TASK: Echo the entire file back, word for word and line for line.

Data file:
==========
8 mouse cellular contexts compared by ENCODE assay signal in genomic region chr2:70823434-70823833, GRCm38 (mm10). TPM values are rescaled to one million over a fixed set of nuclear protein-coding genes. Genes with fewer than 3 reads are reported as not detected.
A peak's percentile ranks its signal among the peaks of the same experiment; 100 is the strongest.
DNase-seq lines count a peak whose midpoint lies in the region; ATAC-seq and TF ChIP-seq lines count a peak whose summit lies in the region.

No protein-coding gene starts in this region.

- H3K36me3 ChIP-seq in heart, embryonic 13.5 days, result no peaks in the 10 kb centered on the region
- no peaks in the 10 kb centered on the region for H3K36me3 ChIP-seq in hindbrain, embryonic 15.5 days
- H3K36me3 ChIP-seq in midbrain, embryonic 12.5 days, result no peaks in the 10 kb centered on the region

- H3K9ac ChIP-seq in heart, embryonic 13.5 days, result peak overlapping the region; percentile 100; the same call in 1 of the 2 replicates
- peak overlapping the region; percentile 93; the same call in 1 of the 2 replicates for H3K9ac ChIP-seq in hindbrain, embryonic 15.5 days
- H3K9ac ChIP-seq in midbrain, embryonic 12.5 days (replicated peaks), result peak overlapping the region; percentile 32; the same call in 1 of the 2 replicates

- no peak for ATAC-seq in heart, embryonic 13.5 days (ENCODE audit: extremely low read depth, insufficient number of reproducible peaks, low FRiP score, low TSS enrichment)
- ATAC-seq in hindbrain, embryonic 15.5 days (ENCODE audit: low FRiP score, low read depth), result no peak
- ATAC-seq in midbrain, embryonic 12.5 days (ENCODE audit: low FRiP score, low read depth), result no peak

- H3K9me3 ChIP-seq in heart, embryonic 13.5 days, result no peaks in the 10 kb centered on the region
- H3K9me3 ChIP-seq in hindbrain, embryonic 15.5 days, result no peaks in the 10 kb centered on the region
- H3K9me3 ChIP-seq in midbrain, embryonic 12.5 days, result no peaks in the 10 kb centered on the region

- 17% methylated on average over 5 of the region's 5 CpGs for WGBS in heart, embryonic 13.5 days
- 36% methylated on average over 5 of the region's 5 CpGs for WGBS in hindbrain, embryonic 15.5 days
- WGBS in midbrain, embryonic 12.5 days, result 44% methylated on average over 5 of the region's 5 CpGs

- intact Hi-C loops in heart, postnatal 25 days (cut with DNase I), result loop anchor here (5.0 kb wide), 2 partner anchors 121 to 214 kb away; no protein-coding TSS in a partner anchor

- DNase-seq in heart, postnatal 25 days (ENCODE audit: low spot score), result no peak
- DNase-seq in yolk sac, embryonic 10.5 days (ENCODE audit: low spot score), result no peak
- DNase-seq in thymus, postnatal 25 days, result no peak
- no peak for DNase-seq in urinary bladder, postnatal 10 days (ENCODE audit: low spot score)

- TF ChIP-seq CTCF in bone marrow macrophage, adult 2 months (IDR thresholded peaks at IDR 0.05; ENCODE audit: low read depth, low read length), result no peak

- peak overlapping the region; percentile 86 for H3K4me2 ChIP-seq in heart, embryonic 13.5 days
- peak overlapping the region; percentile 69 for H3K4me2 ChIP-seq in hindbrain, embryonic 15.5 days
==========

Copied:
8 mouse cellular contexts compared by ENCODE assay signal in genomic region chr2:70823434-70823833, GRCm38 (mm10). TPM values are rescaled to one million over a fixed set of nuclear protein-coding genes. Genes with fewer than 3 reads are reported as not detected.
A peak's percentile ranks its signal among the peaks of the same experiment; 100 is the strongest.
DNase-seq lines count a peak whose midpoint lies in the region; ATAC-seq and TF ChIP-seq lines count a peak whose summit lies in the region.

No protein-coding gene starts in this region.

- H3K36me3 ChIP-seq in heart, embryonic 13.5 days, result no peaks in the 10 kb centered on the region
- no peaks in the 10 kb centered on the region for H3K36me3 ChIP-seq in hindbrain, embryonic 15.5 days
- H3K36me3 ChIP-seq in midbrain, embryonic 12.5 days, result no peaks in the 10 kb centered on the region

- H3K9ac ChIP-seq in heart, embryonic 13.5 days, result peak overlapping the region; percentile 100; the same call in 1 of the 2 replicates
- peak overlapping the region; percentile 93; the same call in 1 of the 2 replicates for H3K9ac ChIP-seq in hindbrain, embryonic 15.5 days
- H3K9ac ChIP-seq in midbrain, embryonic 12.5 days (replicated peaks), result peak overlapping the region; percentile 32; the same call in 1 of the 2 replicates

- no peak for ATAC-seq in heart, embryonic 13.5 days (ENCODE audit: extremely low read depth, insufficient number of reproducible peaks, low FRiP score, low TSS enrichment)
- ATAC-seq in hindbrain, embryonic 15.5 days (ENCODE audit: low FRiP score, low read depth), result no peak
- ATAC-seq in midbrain, embryonic 12.5 days (ENCODE audit: low FRiP score, low read depth), result no peak

- H3K9me3 ChIP-seq in heart, embryonic 13.5 days, result no peaks in the 10 kb centered on the region
- H3K9me3 ChIP-seq in hindbrain, embryonic 15.5 days, result no peaks in the 10 kb centered on the region
- H3K9me3 ChIP-seq in midbrain, embryonic 12.5 days, result no peaks in the 10 kb centered on the region

- 17% methylated on average over 5 of the region's 5 CpGs for WGBS in heart, embryonic 13.5 days
- 36% methylated on average over 5 of the region's 5 CpGs for WGBS in hindbrain, embryonic 15.5 days
- WGBS in midbrain, embryonic 12.5 days, result 44% methylated on average over 5 of the region's 5 CpGs

- intact Hi-C loops in heart, postnatal 25 days (cut with DNase I), result loop anchor here (5.0 kb wide), 2 partner anchors 121 to 214 kb away; no protein-coding TSS in a partner anchor

- DNase-seq in heart, postnatal 25 days (ENCODE audit: low spot score), result no peak
- DNase-seq in yolk sac, embryonic 10.5 days (ENCODE audit: low spot score), result no peak
- DNase-seq in thymus, postnatal 25 days, result no peak
- no peak for DNase-seq in urinary bladder, postnatal 10 days (ENCODE audit: low spot score)

- TF ChIP-seq CTCF in bone marrow macrophage, adult 2 months (IDR thresholded peaks at IDR 0.05; ENCODE audit: low read depth, low read length), result no peak

- peak overlapping the region; percentile 86 for H3K4me2 ChIP-seq in heart, embryonic 13.5 days
- peak overlapping the region; percentile 69 for H3K4me2 ChIP-seq in hindbrain, embryonic 15.5 days